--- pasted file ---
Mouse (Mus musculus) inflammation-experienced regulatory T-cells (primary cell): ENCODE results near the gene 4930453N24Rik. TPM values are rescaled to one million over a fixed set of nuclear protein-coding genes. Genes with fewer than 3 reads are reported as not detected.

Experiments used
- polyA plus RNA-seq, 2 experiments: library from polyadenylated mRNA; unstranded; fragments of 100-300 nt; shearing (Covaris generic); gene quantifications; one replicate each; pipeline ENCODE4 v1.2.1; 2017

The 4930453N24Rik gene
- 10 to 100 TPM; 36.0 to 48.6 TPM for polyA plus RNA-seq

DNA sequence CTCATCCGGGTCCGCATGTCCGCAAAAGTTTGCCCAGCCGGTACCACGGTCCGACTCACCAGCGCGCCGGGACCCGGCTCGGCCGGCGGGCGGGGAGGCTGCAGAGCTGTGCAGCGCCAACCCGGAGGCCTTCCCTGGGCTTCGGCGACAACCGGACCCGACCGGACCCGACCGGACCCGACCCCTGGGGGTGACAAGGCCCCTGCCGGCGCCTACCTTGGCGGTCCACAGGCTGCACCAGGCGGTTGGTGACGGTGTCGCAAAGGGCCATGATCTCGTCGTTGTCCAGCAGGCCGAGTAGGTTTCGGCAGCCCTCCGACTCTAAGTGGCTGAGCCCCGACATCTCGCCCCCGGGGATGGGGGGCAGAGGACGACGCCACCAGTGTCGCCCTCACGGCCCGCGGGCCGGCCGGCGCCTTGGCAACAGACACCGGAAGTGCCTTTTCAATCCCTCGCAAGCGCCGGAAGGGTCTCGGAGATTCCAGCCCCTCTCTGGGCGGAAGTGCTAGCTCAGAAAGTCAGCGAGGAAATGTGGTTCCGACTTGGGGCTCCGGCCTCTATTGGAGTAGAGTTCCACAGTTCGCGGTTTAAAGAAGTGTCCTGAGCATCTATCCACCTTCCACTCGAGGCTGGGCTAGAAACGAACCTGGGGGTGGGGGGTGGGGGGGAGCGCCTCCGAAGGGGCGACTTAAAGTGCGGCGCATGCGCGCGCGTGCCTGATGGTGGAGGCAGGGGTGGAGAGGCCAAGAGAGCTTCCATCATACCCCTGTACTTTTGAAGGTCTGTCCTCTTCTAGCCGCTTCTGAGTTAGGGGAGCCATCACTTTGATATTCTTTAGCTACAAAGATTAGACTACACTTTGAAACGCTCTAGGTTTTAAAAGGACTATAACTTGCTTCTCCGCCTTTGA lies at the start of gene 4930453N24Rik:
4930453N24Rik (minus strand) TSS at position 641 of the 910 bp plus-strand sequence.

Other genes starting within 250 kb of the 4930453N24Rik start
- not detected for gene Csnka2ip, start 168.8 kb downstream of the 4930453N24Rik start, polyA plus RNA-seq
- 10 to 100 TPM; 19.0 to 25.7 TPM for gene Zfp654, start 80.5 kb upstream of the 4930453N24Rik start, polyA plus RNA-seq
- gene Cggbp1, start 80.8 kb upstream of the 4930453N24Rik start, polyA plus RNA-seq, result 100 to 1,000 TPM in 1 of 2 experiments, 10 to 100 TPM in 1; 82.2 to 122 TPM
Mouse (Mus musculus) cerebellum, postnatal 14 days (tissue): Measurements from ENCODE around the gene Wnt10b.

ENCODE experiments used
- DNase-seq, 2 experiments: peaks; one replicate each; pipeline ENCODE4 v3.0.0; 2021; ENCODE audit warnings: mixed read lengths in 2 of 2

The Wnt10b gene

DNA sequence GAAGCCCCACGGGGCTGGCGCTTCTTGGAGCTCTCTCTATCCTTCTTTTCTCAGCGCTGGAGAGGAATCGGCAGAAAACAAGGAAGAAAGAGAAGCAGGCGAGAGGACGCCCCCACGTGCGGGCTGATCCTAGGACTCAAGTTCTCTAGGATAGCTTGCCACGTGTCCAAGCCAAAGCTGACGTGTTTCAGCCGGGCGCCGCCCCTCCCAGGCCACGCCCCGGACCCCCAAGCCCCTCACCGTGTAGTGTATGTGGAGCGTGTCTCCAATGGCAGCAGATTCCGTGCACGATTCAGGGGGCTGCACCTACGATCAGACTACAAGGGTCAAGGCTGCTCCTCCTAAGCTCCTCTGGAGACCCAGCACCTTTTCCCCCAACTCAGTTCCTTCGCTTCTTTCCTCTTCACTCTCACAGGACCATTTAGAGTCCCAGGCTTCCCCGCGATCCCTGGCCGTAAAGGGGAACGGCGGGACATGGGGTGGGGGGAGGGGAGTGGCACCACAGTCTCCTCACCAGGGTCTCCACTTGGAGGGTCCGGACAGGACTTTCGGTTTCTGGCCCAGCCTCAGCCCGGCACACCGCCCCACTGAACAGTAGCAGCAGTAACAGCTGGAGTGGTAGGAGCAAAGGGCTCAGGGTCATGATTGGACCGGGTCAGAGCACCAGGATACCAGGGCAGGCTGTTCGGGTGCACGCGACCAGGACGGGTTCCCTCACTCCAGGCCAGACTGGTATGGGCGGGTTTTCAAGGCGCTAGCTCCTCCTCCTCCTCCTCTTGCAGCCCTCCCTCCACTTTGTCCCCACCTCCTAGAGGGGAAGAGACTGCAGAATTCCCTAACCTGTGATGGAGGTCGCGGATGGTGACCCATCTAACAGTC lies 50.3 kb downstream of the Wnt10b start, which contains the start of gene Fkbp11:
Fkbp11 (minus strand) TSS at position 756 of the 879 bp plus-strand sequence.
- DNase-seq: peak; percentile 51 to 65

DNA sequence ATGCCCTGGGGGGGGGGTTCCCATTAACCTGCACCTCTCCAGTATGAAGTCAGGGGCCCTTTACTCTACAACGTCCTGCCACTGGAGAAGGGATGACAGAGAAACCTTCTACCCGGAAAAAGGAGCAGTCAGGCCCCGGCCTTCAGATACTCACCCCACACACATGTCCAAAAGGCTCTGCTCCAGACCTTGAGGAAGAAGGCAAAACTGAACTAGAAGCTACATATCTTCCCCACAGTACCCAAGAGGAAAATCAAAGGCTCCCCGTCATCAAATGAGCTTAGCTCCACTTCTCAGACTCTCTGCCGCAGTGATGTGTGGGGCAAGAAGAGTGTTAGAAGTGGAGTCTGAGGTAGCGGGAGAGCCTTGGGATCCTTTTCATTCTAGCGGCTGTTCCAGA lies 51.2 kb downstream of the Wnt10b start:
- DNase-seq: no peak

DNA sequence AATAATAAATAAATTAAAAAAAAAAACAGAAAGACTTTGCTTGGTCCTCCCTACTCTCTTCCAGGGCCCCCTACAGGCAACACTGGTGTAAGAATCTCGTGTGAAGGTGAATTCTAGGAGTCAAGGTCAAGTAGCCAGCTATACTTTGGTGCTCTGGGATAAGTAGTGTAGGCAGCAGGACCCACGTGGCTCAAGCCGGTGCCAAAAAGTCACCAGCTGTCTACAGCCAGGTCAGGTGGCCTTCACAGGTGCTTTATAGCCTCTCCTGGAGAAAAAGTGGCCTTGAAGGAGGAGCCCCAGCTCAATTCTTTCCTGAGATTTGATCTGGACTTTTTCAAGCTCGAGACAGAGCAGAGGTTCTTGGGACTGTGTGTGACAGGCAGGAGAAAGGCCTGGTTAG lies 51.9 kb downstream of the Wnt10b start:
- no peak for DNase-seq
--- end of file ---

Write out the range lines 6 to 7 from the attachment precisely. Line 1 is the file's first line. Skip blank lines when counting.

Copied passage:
DNA sequence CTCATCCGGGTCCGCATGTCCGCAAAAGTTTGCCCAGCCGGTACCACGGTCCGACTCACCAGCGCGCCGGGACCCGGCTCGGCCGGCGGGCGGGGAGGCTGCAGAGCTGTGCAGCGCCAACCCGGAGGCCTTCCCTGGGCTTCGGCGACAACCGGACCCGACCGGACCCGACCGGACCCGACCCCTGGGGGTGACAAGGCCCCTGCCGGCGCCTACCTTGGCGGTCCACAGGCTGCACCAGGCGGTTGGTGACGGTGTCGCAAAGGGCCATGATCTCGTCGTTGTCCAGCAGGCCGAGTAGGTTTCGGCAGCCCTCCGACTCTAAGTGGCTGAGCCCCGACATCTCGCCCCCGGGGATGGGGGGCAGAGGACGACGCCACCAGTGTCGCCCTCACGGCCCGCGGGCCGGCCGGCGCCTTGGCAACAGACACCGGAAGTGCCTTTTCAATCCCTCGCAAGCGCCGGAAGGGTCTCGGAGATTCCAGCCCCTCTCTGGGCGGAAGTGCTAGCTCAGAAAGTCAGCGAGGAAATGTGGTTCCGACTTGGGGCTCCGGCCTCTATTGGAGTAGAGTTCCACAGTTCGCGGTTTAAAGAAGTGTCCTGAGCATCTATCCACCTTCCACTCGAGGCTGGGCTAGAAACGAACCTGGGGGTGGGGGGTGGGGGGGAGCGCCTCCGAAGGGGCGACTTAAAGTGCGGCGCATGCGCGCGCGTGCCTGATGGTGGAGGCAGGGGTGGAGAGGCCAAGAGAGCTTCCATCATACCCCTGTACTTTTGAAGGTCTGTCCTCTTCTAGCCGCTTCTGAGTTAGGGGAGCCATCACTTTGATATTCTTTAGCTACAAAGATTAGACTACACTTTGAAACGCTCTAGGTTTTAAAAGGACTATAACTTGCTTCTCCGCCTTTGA lies at the start of gene 4930453N24Rik:
4930453N24Rik (minus strand) TSS at position 641 of the 910 bp plus-strand sequence.